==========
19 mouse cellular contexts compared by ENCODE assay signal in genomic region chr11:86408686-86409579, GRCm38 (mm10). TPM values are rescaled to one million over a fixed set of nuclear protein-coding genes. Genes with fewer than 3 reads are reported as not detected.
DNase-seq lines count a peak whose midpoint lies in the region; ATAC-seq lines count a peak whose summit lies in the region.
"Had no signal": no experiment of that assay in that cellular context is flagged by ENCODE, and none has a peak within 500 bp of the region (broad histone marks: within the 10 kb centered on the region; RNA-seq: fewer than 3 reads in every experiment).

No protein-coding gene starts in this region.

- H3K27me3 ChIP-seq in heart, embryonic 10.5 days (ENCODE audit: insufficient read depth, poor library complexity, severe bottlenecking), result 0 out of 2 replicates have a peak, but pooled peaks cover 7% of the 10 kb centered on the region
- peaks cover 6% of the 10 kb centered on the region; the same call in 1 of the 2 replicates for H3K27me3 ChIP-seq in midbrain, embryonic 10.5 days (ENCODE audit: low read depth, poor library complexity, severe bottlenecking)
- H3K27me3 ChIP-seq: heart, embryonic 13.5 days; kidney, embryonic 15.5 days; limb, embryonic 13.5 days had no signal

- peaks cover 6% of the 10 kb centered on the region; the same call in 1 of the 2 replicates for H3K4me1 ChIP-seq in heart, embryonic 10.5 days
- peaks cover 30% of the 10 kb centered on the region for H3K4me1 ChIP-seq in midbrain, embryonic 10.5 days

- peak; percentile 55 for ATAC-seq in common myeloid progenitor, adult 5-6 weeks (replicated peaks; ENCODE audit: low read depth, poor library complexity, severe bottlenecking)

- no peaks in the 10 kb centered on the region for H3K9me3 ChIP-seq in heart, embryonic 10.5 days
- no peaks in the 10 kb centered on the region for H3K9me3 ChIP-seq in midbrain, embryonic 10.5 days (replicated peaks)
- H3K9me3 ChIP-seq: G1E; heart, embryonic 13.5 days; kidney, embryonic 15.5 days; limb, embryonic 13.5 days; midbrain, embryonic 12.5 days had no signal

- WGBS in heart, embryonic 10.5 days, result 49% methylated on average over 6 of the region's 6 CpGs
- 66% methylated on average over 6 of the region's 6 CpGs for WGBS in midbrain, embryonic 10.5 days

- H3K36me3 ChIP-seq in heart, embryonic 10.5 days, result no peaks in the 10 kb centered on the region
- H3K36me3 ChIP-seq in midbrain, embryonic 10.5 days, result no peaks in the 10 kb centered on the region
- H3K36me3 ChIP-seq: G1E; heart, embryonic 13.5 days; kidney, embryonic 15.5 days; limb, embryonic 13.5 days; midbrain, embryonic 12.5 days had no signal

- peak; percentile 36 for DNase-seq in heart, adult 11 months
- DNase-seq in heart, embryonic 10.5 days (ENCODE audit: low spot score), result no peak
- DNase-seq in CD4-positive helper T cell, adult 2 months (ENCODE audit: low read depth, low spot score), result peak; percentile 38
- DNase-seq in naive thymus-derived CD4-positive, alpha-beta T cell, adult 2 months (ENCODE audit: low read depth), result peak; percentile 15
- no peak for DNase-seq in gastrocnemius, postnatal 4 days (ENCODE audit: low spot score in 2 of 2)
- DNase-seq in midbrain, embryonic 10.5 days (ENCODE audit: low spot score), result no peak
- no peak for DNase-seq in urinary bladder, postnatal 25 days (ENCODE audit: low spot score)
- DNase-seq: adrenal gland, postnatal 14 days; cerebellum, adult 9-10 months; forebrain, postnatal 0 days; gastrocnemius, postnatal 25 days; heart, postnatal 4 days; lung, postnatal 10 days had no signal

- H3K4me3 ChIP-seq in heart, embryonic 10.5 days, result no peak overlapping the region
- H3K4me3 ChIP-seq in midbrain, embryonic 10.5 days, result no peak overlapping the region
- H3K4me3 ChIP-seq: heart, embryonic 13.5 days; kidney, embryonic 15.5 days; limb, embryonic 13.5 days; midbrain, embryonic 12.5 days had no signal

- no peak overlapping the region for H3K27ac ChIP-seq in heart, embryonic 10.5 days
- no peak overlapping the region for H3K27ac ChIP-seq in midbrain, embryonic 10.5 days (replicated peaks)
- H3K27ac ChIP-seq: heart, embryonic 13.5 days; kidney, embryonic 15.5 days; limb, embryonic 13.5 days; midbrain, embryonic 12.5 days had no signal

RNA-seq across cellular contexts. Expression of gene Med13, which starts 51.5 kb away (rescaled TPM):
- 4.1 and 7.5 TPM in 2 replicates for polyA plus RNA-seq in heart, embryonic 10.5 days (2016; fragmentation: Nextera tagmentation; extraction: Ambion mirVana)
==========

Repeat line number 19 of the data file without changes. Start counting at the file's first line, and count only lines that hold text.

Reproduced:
- peak; percentile 36 for DNase-seq in heart, adult 11 months